# Find number of polynomials with a root which is a root of unity

Write a program which takes an integer argument and outputs the number of degree n monic polynomials with coefficients that are -1,1 or 0 which have a root which is a root of unity. To make it a little cleaner, only count polynomials with leading coefficient of 1.

You can use any language you like as long as it is freely available and the interpreter/compiler is open source. You can use the standard libraries of the language you choose but no tools specifically designed to solve this problem.

Tests

For n = 1,2,3,4,5,6,7,8 the output should be 2,6,12,36,94, 276,790.

Degree two polynomials with a root which is a root of unity.

x^2-1,x^2-x, x^2+x, x^2-x+1, x^2+1, x^2+x+1

There was a bug in my numbers above and so I have just copied Peter Taylor's until I find out how to fix it.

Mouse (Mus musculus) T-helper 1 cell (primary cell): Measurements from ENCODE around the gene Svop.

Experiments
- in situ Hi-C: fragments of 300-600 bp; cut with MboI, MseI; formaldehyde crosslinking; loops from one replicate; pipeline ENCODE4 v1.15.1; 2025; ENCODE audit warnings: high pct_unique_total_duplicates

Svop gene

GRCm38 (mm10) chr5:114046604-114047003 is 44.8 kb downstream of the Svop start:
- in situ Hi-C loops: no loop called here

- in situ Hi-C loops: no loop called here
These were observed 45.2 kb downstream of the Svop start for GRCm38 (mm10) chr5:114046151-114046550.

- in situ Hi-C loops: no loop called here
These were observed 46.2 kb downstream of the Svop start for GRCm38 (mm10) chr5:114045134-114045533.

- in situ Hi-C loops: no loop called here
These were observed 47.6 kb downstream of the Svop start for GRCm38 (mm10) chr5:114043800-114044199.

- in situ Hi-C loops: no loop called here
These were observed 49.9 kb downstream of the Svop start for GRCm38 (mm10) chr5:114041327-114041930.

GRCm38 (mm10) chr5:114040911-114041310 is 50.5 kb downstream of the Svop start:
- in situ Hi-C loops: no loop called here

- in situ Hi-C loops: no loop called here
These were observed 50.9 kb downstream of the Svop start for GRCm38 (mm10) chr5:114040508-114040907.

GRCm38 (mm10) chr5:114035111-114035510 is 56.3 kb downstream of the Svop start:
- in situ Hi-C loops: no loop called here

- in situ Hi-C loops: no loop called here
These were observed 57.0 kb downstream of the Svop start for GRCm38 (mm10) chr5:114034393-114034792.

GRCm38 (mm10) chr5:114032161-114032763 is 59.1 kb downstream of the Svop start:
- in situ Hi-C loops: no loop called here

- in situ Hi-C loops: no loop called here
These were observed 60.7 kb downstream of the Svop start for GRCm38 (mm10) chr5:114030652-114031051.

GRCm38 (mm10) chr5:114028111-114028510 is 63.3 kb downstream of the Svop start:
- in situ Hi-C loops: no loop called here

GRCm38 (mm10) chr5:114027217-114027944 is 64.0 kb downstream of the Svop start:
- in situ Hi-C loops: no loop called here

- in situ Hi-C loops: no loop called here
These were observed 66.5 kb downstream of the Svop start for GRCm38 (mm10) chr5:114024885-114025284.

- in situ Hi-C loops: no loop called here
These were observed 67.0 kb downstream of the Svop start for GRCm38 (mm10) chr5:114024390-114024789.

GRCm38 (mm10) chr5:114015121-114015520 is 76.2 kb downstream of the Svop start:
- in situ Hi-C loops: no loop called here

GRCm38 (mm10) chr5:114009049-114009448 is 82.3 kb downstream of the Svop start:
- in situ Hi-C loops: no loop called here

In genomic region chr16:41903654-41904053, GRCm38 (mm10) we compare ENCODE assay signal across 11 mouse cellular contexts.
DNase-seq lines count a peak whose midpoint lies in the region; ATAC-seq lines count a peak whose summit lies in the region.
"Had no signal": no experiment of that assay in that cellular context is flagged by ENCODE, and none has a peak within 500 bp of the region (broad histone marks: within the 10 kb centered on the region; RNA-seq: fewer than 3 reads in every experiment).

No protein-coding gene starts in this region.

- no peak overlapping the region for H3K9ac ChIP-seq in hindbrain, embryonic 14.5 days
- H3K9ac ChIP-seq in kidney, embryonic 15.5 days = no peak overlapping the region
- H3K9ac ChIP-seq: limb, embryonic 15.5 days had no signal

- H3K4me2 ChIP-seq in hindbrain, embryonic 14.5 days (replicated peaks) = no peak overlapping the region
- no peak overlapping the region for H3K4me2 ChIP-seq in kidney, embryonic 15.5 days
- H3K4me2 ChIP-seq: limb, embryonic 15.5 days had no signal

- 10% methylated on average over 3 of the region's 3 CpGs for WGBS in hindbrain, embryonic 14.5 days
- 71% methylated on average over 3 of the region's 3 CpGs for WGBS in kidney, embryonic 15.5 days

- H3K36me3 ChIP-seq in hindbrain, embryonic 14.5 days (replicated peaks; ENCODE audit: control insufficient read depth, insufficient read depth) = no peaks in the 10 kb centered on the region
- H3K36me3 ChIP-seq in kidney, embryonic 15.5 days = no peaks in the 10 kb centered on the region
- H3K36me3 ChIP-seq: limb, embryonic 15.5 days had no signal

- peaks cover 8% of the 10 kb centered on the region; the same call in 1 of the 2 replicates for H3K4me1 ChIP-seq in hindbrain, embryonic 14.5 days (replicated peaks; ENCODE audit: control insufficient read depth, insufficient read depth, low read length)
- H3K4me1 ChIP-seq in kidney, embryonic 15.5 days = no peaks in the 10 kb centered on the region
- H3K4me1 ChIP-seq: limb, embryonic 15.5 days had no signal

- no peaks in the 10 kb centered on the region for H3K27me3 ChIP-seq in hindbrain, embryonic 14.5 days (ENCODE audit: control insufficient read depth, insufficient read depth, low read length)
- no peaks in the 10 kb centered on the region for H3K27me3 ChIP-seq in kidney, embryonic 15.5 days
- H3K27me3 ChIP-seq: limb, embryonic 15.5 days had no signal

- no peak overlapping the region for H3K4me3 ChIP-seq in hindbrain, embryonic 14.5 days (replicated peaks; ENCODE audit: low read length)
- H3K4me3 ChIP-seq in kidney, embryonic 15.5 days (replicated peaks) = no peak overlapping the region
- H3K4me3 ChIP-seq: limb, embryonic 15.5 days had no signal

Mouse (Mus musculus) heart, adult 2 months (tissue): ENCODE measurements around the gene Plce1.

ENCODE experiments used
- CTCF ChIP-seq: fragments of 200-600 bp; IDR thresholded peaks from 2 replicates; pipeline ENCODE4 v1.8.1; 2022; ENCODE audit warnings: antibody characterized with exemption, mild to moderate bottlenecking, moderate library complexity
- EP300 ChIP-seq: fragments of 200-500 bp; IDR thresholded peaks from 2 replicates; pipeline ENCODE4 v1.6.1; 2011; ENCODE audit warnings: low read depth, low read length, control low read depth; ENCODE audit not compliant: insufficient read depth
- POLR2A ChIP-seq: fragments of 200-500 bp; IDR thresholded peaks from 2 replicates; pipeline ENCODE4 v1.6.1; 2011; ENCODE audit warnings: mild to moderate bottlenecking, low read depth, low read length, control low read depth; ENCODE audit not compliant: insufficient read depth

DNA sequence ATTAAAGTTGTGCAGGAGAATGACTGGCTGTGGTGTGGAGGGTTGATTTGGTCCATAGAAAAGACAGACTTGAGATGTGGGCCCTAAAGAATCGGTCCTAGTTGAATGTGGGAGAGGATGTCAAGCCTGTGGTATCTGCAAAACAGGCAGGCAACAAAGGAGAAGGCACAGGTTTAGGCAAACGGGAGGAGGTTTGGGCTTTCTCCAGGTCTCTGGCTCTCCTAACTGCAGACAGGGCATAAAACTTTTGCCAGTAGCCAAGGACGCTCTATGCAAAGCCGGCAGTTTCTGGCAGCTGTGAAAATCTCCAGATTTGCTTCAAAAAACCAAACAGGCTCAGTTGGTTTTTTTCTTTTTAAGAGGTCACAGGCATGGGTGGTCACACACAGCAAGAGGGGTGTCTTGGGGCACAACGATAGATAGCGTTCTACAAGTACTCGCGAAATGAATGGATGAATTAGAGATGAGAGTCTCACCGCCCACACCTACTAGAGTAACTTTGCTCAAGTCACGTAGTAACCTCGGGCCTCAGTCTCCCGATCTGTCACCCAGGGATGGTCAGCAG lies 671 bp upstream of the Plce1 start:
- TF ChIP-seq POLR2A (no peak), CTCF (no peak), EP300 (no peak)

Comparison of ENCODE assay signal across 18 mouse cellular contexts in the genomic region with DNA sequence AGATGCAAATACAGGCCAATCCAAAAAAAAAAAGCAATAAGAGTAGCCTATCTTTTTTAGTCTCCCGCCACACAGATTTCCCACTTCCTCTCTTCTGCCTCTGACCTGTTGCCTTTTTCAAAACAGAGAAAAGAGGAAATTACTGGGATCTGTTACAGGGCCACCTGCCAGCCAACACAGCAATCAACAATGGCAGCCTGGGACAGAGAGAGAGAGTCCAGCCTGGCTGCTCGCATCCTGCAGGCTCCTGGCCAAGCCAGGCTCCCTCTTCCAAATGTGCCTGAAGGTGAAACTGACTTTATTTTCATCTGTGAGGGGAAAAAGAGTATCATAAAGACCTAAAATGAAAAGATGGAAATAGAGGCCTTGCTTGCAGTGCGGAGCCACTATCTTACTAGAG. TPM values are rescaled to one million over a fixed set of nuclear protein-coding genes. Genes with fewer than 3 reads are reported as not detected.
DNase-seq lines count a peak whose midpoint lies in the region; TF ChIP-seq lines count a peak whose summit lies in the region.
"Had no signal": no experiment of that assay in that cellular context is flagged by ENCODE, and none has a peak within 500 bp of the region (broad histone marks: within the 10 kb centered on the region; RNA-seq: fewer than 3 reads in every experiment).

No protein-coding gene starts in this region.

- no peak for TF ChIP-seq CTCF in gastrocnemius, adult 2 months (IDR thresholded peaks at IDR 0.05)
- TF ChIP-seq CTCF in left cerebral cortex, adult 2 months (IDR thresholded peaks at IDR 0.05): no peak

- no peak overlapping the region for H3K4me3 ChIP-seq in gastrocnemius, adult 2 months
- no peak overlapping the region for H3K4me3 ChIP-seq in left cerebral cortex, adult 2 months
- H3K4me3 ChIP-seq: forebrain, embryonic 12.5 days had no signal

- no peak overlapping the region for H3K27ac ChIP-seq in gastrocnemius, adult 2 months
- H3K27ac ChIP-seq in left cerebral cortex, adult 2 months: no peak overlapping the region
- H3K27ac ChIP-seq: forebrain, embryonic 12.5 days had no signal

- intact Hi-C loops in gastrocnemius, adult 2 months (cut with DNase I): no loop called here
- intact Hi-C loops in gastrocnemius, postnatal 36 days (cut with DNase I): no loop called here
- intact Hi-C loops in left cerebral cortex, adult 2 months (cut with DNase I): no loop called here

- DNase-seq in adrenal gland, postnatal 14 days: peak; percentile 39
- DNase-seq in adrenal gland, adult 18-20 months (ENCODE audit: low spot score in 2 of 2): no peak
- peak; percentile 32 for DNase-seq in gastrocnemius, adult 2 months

• And I see 32 such degree 3 polynomials one of whose roots is a root of unity (20 if 0*x^3 doesn't count). – David Hammen Jun 1 '14 at 10:28
• @DavidHammen Yes I get the same numbers as you do. (Ignoring the leading coefficient being zero, because I think by definition of an nth order polynomial, the nth coefficient is non-zero.) – Martin Ender Jun 1 '14 at 10:38
• I was off on my count. I count four first order polynomials that match the criteria: 1*x+1, 1*x-1, -1*x+1, and -1*x-1. All of these are also second degree polynomials (with a leading coefficient of zero), plus 12 more with a leading coefficient of +1 or -1, making 16 second order polynomials that match the criteria. – David Hammen Jun 1 '14 at 10:45
• Do you agree with my degree two list (just added to the question)? – user9206 Jun 1 '14 at 11:02
• Hm, I still get different results for larger n. In particular, 36, 276, 790 and 2267 for n = 4, 6, 7, 8. I might still be doing something wrong though. – Martin Ender Jun 1 '14 at 12:38

## GolfScript (111 107 chars)